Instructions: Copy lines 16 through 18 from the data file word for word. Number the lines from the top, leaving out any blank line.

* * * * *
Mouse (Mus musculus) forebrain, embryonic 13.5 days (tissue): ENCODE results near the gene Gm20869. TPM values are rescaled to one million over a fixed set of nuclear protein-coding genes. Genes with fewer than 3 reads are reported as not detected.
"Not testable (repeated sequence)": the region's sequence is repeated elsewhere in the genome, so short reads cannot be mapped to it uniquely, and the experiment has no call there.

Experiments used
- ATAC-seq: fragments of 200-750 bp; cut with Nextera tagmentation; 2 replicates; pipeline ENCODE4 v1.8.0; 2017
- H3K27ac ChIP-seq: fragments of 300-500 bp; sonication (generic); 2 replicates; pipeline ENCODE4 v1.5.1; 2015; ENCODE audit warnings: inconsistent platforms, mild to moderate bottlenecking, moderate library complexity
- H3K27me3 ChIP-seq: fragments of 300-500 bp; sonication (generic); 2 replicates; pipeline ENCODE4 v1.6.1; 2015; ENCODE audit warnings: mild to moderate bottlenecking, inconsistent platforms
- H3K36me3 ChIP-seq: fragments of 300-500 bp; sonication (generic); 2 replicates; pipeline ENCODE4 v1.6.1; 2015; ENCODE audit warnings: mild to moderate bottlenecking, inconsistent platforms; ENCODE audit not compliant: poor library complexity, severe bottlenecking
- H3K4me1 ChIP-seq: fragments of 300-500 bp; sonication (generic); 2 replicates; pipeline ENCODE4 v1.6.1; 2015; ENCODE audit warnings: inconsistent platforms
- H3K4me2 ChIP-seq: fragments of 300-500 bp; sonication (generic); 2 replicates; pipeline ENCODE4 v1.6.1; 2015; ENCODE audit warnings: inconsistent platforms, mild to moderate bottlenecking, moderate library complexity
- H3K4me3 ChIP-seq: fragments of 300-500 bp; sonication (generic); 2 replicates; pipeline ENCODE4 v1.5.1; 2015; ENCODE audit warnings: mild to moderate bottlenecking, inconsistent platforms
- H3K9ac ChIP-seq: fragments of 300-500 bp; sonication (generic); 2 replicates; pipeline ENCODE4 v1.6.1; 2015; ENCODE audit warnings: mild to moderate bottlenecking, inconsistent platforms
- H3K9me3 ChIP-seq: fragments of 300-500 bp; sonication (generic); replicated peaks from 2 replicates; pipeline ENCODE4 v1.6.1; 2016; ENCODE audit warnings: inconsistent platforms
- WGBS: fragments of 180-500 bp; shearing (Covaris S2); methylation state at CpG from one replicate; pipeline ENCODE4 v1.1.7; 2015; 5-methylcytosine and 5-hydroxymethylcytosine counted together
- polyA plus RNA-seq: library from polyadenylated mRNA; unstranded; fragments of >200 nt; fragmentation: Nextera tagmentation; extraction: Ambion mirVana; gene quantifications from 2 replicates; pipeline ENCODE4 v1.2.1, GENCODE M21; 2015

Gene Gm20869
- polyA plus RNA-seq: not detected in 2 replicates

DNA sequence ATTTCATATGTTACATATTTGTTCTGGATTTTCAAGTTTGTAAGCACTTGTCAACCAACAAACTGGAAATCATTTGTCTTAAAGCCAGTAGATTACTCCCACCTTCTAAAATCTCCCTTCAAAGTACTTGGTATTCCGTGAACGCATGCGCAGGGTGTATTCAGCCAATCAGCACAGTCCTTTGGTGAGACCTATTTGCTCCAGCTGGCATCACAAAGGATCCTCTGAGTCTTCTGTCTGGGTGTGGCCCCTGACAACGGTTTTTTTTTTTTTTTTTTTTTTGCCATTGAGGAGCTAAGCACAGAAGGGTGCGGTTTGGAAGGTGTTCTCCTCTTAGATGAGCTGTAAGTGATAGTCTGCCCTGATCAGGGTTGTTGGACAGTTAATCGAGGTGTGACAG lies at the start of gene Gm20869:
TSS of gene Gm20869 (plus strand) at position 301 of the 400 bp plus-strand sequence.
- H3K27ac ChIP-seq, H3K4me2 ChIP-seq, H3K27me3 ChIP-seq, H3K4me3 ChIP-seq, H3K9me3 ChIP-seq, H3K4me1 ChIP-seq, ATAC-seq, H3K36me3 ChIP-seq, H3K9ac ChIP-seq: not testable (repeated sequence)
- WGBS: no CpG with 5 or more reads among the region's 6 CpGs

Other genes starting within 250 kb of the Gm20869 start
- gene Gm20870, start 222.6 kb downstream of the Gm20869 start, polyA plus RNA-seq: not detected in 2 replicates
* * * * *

- polyA plus RNA-seq: not detected in 2 replicates

DNA sequence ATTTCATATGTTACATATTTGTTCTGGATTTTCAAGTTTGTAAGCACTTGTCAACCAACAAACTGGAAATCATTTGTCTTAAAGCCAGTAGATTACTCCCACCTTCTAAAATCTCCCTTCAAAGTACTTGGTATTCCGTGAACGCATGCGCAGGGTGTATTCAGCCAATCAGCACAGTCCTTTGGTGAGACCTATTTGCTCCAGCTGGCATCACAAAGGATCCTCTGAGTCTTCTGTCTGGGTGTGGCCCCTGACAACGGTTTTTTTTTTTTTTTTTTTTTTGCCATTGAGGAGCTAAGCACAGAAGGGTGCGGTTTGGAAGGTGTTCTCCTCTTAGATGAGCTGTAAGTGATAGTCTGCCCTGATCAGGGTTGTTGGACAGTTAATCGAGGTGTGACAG lies at the start of gene Gm20869:
TSS of gene Gm20869 (plus strand) at position 301 of the 400 bp plus-strand sequence.